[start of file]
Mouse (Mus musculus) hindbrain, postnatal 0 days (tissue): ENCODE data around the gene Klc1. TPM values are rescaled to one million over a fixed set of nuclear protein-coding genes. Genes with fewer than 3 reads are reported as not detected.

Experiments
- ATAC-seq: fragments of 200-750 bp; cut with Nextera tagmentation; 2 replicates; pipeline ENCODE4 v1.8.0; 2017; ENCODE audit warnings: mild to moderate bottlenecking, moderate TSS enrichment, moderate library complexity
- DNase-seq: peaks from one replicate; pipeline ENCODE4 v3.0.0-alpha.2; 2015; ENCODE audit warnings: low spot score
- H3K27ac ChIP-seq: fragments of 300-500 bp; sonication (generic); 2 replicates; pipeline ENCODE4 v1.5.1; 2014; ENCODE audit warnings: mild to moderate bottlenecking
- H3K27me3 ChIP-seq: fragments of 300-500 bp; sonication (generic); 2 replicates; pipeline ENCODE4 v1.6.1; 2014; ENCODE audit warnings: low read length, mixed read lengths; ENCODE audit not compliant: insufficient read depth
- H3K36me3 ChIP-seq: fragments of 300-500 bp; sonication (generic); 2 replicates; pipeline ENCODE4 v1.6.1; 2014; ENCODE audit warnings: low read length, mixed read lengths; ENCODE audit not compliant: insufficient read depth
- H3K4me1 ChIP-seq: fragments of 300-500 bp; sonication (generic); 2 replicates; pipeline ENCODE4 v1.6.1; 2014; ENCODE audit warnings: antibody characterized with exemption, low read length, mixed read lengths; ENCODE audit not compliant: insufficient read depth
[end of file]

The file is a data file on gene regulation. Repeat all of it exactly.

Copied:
Mouse (Mus musculus) hindbrain, postnatal 0 days (tissue): ENCODE data around the gene Klc1. TPM values are rescaled to one million over a fixed set of nuclear protein-coding genes. Genes with fewer than 3 reads are reported as not detected.

Experiments
- ATAC-seq: fragments of 200-750 bp; cut with Nextera tagmentation; 2 replicates; pipeline ENCODE4 v1.8.0; 2017; ENCODE audit warnings: mild to moderate bottlenecking, moderate TSS enrichment, moderate library complexity
- DNase-seq: peaks from one replicate; pipeline ENCODE4 v3.0.0-alpha.2; 2015; ENCODE audit warnings: low spot score
- H3K27ac ChIP-seq: fragments of 300-500 bp; sonication (generic); 2 replicates; pipeline ENCODE4 v1.5.1; 2014; ENCODE audit warnings: mild to moderate bottlenecking
- H3K27me3 ChIP-seq: fragments of 300-500 bp; sonication (generic); 2 replicates; pipeline ENCODE4 v1.6.1; 2014; ENCODE audit warnings: low read length, mixed read lengths; ENCODE audit not compliant: insufficient read depth
- H3K36me3 ChIP-seq: fragments of 300-500 bp; sonication (generic); 2 replicates; pipeline ENCODE4 v1.6.1; 2014; ENCODE audit warnings: low read length, mixed read lengths; ENCODE audit not compliant: insufficient read depth
- H3K4me1 ChIP-seq: fragments of 300-500 bp; sonication (generic); 2 replicates; pipeline ENCODE4 v1.6.1; 2014; ENCODE audit warnings: antibody characterized with exemption, low read length, mixed read lengths; ENCODE audit not compliant: insufficient read depth